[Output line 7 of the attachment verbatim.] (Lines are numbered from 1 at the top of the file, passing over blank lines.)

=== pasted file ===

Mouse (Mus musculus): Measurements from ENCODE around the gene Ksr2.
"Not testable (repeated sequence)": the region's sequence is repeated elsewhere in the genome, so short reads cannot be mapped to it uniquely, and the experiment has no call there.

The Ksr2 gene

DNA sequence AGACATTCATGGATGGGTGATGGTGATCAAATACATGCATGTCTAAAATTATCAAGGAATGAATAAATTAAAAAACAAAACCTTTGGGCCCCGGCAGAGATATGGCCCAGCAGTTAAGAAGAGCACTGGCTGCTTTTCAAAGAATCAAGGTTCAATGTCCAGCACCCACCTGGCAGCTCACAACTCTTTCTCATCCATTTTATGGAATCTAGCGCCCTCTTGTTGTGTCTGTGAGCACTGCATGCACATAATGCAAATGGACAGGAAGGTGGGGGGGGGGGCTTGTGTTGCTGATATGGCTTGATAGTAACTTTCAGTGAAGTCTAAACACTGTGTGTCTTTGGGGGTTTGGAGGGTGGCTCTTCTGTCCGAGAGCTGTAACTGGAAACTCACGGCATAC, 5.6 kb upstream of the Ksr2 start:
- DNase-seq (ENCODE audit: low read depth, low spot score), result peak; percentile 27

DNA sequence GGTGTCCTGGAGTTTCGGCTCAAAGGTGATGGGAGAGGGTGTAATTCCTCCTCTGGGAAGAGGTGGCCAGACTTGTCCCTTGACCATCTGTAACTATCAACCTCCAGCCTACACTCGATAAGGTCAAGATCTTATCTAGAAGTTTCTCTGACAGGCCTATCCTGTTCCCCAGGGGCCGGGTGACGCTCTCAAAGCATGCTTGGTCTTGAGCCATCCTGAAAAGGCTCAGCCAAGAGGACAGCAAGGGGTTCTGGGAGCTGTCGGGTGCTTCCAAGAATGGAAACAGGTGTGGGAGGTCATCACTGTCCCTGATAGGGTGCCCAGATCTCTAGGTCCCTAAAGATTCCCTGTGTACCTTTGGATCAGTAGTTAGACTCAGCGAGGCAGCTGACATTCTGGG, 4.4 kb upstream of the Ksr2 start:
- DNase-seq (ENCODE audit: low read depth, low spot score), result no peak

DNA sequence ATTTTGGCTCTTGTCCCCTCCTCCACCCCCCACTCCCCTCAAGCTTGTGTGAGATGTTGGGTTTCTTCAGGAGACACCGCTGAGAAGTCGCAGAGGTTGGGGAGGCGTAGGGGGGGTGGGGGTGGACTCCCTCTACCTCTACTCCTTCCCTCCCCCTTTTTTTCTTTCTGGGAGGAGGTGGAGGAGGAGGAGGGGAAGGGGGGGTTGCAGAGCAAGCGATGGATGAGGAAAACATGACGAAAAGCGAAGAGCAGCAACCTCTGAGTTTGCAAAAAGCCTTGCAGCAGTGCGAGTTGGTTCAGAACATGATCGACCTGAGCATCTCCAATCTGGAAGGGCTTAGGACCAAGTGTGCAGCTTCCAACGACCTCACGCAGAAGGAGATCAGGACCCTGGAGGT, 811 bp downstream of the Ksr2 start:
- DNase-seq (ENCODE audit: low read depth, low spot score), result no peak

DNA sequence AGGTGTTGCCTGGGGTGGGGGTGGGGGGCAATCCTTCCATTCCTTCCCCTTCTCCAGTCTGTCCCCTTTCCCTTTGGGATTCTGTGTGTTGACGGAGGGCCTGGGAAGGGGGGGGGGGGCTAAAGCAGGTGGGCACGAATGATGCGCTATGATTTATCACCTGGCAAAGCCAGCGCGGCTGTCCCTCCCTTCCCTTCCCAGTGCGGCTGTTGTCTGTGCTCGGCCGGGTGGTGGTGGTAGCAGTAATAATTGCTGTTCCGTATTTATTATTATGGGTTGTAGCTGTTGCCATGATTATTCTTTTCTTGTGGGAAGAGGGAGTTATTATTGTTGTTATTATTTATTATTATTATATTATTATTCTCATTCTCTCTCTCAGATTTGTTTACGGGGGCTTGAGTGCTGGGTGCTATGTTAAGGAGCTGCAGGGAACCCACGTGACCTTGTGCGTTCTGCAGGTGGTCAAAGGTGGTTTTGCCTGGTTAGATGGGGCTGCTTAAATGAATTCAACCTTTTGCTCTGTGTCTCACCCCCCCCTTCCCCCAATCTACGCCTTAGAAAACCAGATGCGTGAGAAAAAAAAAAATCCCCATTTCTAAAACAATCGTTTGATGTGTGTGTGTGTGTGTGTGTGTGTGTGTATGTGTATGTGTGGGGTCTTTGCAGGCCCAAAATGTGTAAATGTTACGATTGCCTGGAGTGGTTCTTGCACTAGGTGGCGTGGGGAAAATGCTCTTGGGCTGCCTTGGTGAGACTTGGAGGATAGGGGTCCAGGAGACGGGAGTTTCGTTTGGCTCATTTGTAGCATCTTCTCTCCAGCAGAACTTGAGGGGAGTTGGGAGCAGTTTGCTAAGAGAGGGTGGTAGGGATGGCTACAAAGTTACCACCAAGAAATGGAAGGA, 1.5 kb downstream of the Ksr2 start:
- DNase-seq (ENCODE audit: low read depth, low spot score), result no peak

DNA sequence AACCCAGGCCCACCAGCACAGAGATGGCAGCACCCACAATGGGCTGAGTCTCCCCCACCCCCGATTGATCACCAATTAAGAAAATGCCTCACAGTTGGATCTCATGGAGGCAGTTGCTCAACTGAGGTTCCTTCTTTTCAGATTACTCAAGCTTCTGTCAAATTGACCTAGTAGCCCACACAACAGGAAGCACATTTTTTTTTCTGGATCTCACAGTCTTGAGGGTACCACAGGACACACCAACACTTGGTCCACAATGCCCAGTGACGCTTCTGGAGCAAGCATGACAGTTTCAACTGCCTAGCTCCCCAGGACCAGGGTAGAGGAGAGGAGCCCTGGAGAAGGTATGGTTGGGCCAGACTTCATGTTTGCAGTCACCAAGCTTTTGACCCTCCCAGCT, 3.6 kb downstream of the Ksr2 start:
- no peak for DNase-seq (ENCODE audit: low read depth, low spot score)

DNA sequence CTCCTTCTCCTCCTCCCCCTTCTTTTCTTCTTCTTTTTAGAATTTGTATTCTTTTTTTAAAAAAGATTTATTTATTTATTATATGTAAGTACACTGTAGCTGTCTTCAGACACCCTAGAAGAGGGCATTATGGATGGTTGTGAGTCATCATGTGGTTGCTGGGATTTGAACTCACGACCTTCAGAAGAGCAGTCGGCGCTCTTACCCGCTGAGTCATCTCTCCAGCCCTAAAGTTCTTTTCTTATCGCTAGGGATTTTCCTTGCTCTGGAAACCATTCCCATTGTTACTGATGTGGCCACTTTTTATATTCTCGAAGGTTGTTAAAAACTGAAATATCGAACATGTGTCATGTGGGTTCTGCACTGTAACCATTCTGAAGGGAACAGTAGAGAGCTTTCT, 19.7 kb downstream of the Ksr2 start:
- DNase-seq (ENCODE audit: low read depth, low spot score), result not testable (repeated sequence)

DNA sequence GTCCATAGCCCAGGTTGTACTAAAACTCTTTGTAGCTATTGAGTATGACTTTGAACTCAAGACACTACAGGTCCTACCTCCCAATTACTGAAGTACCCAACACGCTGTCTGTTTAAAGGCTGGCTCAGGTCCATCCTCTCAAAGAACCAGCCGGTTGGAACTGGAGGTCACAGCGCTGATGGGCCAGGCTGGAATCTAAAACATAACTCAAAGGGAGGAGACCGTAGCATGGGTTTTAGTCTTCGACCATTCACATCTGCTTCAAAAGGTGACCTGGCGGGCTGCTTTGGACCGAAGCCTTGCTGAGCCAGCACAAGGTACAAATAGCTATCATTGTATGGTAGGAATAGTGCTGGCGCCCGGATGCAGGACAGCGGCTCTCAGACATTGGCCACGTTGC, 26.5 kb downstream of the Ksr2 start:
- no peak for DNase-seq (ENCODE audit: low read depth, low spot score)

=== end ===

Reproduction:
- DNase-seq (ENCODE audit: low read depth, low spot score), result no peak